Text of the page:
IT WOULD be a better country if typos in the papers this week were accurate -- The New York Times, for instance, wrote about 'Edna' Kenny taking office and said that 'Ms' Kenny led a centre-right government.
That's nothing though, compared to The Irish Times, which told us Joan Burton was hotly tipped to be put in charge of 'pubic' service reform. Joan would have had her work cut out for her, as it's been really difficult to get good pubic services recently.
Imagine how much better life would be if we could fix our pubic services and then get a decent pubic health system. At the very least it would be a tremendous boost for the Government's pubic relations.
NGOVERNMENT strategy is clearly being developed using old scripts of Yes Minister. For those under 40, that was the award-winning UK comedy about a freshly appointed MP and his relationship with his civil servants.
It began with him arriving to a new department, The Department of Administrative Affairs. In the show, the DAA was created to cut waste in Government and was therefore regarded as a total irrelevance and a bit of a joke by the civil service.
Some 30 years later, our Government has created the exact same entity and called it Public Expenditure and Reform.
The version in the show added cost and bureaucracy, so we can only hope life doesn't imitate art, although it looks like that imitation has already begun in some departments, particularly transport.
In one of the early episodes of the show, the minister announces that he's been given a very important job; creating an integrated transport policy.
The civil servants go pale, ask him why he's being victimised and then explain that no such thing has ever been possible and it's the task that ends ministerial careers.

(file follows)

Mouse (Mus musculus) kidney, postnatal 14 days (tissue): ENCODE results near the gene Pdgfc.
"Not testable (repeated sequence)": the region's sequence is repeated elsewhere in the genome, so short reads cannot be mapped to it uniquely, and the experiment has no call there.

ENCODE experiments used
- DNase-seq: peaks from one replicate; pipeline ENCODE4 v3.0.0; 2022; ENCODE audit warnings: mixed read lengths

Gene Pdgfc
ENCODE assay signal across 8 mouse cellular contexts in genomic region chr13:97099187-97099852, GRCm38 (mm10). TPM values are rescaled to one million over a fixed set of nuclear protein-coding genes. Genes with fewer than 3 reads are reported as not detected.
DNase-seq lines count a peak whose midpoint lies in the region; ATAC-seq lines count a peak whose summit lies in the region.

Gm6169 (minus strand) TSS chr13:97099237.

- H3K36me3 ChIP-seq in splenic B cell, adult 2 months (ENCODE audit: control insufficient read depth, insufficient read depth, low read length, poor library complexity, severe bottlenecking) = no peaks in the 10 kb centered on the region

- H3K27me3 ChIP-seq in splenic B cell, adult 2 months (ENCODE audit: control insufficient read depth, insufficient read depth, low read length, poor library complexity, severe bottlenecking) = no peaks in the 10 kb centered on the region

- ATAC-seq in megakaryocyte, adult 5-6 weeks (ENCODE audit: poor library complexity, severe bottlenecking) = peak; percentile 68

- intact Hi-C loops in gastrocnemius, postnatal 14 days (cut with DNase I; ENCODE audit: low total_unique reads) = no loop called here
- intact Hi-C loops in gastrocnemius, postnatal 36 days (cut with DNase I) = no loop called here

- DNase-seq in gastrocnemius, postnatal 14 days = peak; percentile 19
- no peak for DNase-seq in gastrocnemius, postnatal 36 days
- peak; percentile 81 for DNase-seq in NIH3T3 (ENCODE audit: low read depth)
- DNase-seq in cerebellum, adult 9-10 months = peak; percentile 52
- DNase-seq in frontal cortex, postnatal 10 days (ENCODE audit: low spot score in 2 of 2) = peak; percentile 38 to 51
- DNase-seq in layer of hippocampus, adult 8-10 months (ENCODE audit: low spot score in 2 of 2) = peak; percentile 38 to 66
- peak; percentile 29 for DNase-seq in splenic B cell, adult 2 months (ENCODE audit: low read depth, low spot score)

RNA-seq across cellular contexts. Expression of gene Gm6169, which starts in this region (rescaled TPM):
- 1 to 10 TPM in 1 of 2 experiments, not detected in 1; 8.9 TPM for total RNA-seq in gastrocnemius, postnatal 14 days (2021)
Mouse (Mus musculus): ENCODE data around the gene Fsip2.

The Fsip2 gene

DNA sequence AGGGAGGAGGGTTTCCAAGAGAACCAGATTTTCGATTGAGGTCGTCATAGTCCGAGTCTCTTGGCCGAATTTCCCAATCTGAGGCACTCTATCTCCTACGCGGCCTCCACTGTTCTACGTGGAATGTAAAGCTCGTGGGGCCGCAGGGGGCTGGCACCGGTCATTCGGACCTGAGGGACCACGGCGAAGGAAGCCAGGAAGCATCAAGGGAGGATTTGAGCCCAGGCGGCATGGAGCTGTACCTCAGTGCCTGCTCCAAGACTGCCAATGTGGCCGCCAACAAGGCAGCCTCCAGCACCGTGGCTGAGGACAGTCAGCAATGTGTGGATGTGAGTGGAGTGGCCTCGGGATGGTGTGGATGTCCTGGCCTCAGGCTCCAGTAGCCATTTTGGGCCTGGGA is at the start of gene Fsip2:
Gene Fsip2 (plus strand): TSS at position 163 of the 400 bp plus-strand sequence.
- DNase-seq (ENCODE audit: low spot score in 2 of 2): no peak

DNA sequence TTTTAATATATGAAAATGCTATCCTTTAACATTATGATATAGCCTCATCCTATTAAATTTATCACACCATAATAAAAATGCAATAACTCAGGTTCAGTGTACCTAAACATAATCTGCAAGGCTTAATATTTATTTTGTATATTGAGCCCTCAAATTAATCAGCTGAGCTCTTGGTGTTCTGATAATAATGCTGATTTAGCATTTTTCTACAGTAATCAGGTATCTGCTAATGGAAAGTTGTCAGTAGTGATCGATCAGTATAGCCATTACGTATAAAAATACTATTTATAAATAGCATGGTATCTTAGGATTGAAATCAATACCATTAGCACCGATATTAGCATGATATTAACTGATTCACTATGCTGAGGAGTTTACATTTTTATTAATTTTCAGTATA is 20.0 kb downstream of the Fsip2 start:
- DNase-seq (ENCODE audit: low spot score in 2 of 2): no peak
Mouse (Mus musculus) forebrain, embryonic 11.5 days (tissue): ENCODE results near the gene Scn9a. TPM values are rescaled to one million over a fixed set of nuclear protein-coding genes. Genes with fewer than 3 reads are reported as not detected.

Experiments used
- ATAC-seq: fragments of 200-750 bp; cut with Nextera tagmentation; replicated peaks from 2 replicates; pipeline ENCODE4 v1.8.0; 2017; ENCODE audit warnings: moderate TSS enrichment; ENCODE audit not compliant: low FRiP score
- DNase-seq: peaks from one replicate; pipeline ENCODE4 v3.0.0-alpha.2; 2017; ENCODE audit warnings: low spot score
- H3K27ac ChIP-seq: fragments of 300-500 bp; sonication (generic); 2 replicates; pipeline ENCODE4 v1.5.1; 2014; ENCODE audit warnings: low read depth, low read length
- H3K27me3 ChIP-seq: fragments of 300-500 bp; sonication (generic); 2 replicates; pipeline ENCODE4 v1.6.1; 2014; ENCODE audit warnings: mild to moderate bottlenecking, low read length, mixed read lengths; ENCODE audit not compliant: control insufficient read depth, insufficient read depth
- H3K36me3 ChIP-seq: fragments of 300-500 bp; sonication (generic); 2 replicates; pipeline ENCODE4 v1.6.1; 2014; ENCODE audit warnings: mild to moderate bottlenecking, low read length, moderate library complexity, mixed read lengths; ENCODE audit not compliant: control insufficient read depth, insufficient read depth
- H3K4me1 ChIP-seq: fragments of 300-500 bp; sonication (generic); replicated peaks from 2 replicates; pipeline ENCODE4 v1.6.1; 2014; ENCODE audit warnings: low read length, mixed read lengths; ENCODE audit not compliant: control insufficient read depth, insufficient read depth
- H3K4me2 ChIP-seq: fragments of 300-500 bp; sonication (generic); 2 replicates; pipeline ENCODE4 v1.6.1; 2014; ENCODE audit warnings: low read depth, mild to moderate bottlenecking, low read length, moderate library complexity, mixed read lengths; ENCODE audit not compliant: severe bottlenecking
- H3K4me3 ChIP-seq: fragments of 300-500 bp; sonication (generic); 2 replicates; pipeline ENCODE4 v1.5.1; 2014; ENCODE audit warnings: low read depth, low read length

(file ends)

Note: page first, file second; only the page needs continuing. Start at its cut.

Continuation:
Leo Varadkar must have missed that episode, because on his first day in the Department of Transport he announced, on air, that within a year he'd have brought in integrated ticketing across all public transport.
Somewhere, a civil servant is now gift-wrapping the box set of Yes Minister and preparing a briefing document for Leo on what's possible and what's a poisoned chalice.
PTHE gardai have let the media know they've been cracking down on people tailgating to avoid the tolls on the M50.
This has resulted in huge coverage, all of it explaining that if you drive within four feet of a truck, you avoid the toll. Isn't telling people that a bit counter-productive?
Surely giving a tutorial on how to break the law is not a good way to stop people doing it? Every teenager in the country is now praying for a Garda crack-down on methamphetamine so they can learn how to turn their bedrooms into crystal meth labs.
NTHE first day of the Dail introduced the nation to a clutch of maverick, edgy, rebellious Independent TDs.
We know Richard Boyd Barrett, Ming Flanagan and Mick Wallace are mavericks because none of them wore jackets and ties in Leinster House (and one of them wore an earring. A big, dangly, girly earring).
Some might say that their failure to wear a jacket or tie in the Dail is evidence of a naive, selfish lack of respect for the Parliament, but nothing could be further from the truth.
It used to be that you dressed to express respect for others; if you were going to a funeral you'd avoid Hawaiian shirts, if attending a wedding, you'd leave the runners at home.
Clearly, those rules no longer apply.
Now you dress to make a statement about how anti-establishment you are. So, next time you go to Mass, arrive nude, people will admire your courage and self-reliance.